Marijuana cash

Alaska’s top state financial regulator is among 25 state and U.S. territory regulators who signed a letter Monday urging Congress to approve legislation easing the banking restrictions placed on legal cannabis businesses.

Cannabis businesses generally have to operate as cash-only because federal law considers cannabis to be an illegal drug. Banks are therefore reluctant to risk federal penalties for providing financial services to legal cannabis enterprises.

The letter to congressional leaders was signed by Patrice Walsh, director of the Alaska Division of Banking and Securities, and regulators from 23 other states and the U.S. territory of Puerto Rico.

“As of January 1, 2019, medical marijuana is available in 33 jurisdictions, representing 67% of the country's population,” the letter reads. “Nearly a dozen states have established adult-use marijuana programs and more states are likely to establish similar programs.”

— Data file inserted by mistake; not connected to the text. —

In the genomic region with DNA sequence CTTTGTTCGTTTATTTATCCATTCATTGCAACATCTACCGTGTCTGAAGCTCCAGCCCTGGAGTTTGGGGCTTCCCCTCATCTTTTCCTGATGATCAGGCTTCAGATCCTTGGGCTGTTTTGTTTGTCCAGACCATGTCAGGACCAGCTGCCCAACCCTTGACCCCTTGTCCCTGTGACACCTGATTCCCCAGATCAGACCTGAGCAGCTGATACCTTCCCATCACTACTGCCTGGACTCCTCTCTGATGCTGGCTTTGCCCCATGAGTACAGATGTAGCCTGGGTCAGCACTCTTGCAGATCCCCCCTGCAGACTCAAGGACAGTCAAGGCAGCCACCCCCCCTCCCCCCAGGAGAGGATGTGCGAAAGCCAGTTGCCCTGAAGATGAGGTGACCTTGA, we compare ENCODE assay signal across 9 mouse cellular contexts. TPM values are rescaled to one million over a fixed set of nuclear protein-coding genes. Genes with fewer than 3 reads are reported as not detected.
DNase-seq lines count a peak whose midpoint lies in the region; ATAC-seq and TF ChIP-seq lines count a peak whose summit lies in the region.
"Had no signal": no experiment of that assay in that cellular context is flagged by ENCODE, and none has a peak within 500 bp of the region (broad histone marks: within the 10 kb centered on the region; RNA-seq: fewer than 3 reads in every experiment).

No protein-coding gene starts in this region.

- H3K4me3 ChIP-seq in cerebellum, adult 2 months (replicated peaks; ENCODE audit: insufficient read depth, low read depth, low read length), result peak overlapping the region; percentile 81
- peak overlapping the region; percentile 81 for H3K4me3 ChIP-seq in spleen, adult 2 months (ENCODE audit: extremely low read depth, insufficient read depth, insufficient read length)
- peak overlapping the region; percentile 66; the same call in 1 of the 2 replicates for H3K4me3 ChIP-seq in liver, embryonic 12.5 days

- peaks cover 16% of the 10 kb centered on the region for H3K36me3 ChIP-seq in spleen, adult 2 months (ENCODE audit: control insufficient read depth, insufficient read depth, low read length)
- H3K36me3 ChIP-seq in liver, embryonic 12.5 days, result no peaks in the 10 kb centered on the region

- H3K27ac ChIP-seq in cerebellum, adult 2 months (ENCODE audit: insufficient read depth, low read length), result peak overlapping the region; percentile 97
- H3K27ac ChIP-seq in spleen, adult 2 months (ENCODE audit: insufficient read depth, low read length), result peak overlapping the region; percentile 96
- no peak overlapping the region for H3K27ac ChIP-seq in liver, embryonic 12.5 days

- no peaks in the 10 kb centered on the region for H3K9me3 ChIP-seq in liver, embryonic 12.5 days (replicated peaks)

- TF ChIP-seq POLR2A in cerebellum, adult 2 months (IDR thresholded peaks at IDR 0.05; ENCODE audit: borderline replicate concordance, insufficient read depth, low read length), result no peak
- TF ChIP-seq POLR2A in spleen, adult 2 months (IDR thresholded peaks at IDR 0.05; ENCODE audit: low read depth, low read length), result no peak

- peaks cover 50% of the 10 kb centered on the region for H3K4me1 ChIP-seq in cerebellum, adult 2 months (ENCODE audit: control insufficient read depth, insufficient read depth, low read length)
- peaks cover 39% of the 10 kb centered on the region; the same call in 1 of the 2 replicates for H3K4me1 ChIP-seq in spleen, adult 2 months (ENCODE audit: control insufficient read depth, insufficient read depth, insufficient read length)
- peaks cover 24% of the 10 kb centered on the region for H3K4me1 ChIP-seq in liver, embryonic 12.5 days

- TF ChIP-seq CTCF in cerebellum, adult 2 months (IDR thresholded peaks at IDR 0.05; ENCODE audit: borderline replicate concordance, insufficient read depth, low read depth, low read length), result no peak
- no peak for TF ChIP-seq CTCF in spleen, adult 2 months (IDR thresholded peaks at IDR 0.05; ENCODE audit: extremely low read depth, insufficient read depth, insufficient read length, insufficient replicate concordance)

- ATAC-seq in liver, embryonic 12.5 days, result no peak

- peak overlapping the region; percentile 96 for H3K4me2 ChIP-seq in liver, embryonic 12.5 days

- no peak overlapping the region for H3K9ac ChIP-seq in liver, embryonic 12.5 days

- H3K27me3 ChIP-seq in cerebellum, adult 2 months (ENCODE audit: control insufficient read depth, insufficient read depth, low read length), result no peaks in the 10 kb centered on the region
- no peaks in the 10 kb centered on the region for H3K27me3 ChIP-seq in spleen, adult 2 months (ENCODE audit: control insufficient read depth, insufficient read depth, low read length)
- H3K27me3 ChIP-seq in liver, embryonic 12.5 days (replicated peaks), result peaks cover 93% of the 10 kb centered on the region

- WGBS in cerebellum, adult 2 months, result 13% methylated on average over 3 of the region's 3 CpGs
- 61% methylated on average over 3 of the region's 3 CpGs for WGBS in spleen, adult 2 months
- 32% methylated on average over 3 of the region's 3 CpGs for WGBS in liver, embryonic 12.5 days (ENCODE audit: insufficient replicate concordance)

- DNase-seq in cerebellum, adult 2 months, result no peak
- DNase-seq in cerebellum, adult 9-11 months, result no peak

The letter notes that cannabis businesses “face challenges establishing and maintaining stable banking relationships with financial institutions because of the risks posed to the institutions.”

“It is incumbent on Congress to resolve the conflict between state cannabis programs and federal statutes that effectively create unnecessary risk for banks seeking to operate in this space,” the letter reads. “The looming threat of civil actions, forfeiture of assets, reputational risk, and criminal penalties is not conducive to a legal, regulated marketplace.”

The letter’s 25 signers urge Congress to approve legislation that “creates a safe harbor for financial institutions to serve a state-compliant business or entrusts sovereign states with the full oversight and jurisdiction of marijuana-related activity.”

The letter was addressed to House Speaker Nancy Pelosi, Senate Majority Leader Mitch McConnell, Democratic leader Sen. Charles Schumer, and Republican leader Rep. Kevin McCarthy.

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